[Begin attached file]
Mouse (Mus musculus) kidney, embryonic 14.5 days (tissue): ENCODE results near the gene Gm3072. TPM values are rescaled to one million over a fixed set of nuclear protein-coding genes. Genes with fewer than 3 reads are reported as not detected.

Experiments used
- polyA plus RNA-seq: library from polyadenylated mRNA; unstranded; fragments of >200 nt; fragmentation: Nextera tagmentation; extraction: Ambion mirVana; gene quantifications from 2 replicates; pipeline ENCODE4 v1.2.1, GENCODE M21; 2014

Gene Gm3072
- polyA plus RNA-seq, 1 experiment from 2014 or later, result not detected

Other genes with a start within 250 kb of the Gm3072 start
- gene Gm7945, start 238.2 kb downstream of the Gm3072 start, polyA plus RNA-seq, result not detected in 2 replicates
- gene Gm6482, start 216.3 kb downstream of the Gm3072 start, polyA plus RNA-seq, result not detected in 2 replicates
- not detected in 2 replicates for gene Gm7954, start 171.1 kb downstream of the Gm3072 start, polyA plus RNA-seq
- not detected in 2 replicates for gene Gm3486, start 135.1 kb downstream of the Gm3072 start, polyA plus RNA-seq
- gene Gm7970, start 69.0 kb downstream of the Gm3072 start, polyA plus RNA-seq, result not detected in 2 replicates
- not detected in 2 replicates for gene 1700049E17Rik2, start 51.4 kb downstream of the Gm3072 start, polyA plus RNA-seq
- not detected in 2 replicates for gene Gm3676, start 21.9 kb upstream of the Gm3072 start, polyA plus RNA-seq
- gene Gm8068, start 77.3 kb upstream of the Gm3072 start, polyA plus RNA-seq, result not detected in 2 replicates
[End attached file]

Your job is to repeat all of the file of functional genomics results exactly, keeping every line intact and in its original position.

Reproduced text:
Mouse (Mus musculus) kidney, embryonic 14.5 days (tissue): ENCODE results near the gene Gm3072. TPM values are rescaled to one million over a fixed set of nuclear protein-coding genes. Genes with fewer than 3 reads are reported as not detected.

Experiments used
- polyA plus RNA-seq: library from polyadenylated mRNA; unstranded; fragments of >200 nt; fragmentation: Nextera tagmentation; extraction: Ambion mirVana; gene quantifications from 2 replicates; pipeline ENCODE4 v1.2.1, GENCODE M21; 2014

Gene Gm3072
- polyA plus RNA-seq, 1 experiment from 2014 or later, result not detected

Other genes with a start within 250 kb of the Gm3072 start
- gene Gm7945, start 238.2 kb downstream of the Gm3072 start, polyA plus RNA-seq, result not detected in 2 replicates
- gene Gm6482, start 216.3 kb downstream of the Gm3072 start, polyA plus RNA-seq, result not detected in 2 replicates
- not detected in 2 replicates for gene Gm7954, start 171.1 kb downstream of the Gm3072 start, polyA plus RNA-seq
- not detected in 2 replicates for gene Gm3486, start 135.1 kb downstream of the Gm3072 start, polyA plus RNA-seq
- gene Gm7970, start 69.0 kb downstream of the Gm3072 start, polyA plus RNA-seq, result not detected in 2 replicates
- not detected in 2 replicates for gene 1700049E17Rik2, start 51.4 kb downstream of the Gm3072 start, polyA plus RNA-seq
- not detected in 2 replicates for gene Gm3676, start 21.9 kb upstream of the Gm3072 start, polyA plus RNA-seq
- gene Gm8068, start 77.3 kb upstream of the Gm3072 start, polyA plus RNA-seq, result not detected in 2 replicates